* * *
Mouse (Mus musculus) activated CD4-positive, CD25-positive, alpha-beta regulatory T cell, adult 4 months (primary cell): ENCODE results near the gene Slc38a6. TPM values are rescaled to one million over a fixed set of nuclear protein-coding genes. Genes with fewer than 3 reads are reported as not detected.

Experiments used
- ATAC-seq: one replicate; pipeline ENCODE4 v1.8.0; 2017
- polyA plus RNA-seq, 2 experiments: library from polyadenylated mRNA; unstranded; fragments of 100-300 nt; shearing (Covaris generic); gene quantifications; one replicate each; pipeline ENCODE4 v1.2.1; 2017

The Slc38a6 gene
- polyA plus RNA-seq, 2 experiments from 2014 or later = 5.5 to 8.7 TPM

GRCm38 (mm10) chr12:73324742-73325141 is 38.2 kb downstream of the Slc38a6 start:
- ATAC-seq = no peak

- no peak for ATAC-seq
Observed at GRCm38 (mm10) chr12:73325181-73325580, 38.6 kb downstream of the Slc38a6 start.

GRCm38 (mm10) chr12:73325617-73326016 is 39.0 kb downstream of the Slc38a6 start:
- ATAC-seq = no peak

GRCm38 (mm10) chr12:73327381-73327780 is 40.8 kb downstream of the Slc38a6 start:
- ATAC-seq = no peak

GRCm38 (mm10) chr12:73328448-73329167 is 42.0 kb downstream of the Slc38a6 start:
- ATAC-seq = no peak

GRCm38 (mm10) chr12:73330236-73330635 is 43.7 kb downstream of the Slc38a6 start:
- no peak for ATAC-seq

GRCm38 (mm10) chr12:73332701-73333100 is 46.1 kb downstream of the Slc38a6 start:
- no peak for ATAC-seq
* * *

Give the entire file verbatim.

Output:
Mouse (Mus musculus) activated CD4-positive, CD25-positive, alpha-beta regulatory T cell, adult 4 months (primary cell): ENCODE results near the gene Slc38a6. TPM values are rescaled to one million over a fixed set of nuclear protein-coding genes. Genes with fewer than 3 reads are reported as not detected.

Experiments used
- ATAC-seq: one replicate; pipeline ENCODE4 v1.8.0; 2017
- polyA plus RNA-seq, 2 experiments: library from polyadenylated mRNA; unstranded; fragments of 100-300 nt; shearing (Covaris generic); gene quantifications; one replicate each; pipeline ENCODE4 v1.2.1; 2017

The Slc38a6 gene
- polyA plus RNA-seq, 2 experiments from 2014 or later = 5.5 to 8.7 TPM

GRCm38 (mm10) chr12:73324742-73325141 is 38.2 kb downstream of the Slc38a6 start:
- ATAC-seq = no peak

- no peak for ATAC-seq
Observed at GRCm38 (mm10) chr12:73325181-73325580, 38.6 kb downstream of the Slc38a6 start.

GRCm38 (mm10) chr12:73325617-73326016 is 39.0 kb downstream of the Slc38a6 start:
- ATAC-seq = no peak

GRCm38 (mm10) chr12:73327381-73327780 is 40.8 kb downstream of the Slc38a6 start:
- ATAC-seq = no peak

GRCm38 (mm10) chr12:73328448-73329167 is 42.0 kb downstream of the Slc38a6 start:
- ATAC-seq = no peak

GRCm38 (mm10) chr12:73330236-73330635 is 43.7 kb downstream of the Slc38a6 start:
- no peak for ATAC-seq

GRCm38 (mm10) chr12:73332701-73333100 is 46.1 kb downstream of the Slc38a6 start:
- no peak for ATAC-seq